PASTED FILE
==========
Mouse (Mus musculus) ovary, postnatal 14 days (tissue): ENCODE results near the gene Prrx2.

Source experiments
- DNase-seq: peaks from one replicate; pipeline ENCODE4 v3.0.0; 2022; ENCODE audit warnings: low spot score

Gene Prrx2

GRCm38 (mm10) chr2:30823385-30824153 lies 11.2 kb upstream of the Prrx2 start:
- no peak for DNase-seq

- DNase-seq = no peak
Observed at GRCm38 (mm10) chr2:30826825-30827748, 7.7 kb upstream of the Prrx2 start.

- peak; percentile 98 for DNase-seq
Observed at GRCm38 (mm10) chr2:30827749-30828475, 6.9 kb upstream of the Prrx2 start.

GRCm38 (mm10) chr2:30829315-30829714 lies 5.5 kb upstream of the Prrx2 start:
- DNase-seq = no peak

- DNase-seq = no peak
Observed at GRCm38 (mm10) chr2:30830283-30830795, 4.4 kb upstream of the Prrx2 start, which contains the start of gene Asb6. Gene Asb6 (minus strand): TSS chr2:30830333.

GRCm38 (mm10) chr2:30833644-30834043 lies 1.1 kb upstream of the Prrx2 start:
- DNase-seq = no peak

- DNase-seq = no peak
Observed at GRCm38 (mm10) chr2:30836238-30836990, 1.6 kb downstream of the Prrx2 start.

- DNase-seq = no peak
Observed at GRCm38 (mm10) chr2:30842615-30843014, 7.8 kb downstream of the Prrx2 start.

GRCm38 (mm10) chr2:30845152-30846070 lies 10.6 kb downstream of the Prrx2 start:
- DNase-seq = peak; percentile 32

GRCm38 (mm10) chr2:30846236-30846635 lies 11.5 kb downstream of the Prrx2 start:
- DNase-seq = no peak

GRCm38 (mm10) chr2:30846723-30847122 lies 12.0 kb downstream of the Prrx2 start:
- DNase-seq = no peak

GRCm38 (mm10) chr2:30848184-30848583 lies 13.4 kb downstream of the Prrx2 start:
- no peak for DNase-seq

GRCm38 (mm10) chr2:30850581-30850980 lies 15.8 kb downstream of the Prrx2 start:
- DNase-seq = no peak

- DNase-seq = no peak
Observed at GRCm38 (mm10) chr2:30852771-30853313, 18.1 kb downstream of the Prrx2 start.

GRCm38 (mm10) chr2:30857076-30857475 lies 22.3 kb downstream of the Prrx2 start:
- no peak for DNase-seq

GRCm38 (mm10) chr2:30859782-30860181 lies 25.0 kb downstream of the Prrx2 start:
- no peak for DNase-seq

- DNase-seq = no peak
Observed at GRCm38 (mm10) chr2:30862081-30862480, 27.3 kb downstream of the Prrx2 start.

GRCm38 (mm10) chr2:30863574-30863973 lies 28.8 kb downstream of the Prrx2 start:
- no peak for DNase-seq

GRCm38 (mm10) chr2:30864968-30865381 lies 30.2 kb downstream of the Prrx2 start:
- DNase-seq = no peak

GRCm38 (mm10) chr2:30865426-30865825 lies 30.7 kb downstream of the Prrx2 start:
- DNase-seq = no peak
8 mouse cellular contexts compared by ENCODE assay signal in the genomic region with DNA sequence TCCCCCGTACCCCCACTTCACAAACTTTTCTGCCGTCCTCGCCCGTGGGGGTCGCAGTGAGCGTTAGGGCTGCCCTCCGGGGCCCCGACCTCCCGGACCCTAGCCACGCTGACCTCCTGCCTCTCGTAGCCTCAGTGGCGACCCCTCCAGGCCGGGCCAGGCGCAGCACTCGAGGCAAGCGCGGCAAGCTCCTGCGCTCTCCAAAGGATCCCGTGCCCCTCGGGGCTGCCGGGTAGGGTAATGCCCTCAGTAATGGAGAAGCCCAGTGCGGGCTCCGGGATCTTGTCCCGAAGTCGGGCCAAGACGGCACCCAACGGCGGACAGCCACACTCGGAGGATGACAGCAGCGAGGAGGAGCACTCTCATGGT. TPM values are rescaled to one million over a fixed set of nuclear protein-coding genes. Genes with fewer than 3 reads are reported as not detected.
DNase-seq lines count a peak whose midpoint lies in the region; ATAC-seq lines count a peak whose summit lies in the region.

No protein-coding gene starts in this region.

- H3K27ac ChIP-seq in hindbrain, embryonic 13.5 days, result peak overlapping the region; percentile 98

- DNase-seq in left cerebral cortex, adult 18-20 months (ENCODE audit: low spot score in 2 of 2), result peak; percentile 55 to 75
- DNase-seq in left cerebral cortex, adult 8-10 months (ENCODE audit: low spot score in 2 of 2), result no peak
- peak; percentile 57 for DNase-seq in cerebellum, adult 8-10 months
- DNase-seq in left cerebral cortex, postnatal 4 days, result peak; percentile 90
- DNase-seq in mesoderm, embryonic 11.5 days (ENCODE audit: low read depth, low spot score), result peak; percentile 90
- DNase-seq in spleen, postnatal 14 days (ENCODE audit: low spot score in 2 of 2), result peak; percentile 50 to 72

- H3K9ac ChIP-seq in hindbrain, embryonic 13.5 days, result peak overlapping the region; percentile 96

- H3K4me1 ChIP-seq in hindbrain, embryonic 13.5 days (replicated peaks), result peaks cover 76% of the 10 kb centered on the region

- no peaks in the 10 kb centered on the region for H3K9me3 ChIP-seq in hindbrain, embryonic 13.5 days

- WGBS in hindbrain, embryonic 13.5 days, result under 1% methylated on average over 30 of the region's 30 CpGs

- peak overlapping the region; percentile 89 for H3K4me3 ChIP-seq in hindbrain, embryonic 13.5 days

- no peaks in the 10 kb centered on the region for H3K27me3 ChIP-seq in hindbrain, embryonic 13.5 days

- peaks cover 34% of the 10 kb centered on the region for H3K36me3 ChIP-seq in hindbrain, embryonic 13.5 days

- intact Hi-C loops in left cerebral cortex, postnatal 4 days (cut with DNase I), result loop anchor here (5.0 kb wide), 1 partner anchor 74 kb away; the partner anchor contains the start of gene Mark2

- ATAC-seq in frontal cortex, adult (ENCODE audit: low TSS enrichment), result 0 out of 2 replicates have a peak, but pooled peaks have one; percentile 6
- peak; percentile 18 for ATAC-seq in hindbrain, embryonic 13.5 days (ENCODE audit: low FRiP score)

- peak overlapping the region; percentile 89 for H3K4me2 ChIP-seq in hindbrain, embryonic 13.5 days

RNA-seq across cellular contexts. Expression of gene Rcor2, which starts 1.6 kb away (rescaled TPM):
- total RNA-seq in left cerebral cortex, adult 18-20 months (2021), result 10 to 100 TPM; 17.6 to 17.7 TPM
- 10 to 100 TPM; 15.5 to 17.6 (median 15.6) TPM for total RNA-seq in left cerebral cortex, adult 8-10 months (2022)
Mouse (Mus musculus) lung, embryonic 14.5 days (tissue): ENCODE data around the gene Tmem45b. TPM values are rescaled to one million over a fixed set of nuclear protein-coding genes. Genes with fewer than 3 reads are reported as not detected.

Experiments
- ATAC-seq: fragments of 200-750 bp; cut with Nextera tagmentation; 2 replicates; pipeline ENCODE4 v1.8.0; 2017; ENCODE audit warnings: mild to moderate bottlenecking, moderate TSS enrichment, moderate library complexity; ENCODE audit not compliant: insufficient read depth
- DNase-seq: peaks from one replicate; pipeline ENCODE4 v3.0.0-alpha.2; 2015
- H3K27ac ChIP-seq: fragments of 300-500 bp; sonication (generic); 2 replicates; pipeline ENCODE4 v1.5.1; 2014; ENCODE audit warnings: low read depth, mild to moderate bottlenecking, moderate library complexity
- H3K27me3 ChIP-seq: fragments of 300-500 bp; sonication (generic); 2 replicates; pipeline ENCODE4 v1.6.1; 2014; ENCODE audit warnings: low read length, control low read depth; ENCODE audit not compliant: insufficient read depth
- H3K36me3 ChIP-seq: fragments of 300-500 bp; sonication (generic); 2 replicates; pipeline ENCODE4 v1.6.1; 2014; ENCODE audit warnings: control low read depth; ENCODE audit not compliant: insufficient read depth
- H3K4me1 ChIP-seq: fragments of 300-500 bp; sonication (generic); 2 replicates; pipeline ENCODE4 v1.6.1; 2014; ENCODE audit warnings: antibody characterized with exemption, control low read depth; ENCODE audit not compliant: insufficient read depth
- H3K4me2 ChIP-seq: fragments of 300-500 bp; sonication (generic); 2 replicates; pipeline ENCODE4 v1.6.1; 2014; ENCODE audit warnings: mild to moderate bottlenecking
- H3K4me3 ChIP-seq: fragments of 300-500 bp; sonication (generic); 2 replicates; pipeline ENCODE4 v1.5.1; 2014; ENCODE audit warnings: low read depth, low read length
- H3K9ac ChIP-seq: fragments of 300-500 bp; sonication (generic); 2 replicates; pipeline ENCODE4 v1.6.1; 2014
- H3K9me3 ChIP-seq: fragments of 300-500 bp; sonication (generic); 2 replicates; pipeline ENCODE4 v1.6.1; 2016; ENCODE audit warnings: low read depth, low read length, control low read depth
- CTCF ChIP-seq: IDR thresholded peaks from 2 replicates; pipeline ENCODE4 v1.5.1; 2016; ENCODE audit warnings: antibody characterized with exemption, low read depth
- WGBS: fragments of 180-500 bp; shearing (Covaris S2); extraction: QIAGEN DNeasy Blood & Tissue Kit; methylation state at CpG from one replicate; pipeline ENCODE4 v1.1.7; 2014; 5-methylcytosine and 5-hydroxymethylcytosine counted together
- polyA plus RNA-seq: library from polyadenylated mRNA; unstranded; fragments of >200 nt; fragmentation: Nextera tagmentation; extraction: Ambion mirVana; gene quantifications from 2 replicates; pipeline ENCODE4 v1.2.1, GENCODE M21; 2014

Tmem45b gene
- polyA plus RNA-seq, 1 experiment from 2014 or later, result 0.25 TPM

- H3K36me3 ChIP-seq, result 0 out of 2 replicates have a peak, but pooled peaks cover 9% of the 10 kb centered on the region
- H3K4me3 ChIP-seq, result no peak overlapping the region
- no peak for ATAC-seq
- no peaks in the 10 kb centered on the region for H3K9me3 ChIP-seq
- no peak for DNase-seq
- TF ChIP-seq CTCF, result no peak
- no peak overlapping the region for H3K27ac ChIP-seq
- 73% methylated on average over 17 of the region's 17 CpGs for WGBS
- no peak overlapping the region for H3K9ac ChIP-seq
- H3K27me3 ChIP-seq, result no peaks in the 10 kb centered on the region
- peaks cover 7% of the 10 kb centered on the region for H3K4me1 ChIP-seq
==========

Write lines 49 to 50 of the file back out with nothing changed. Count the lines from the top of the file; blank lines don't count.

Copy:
- DNase-seq in left cerebral cortex, adult 18-20 months (ENCODE audit: low spot score in 2 of 2), result peak; percentile 55 to 75
- DNase-seq in left cerebral cortex, adult 8-10 months (ENCODE audit: low spot score in 2 of 2), result no peak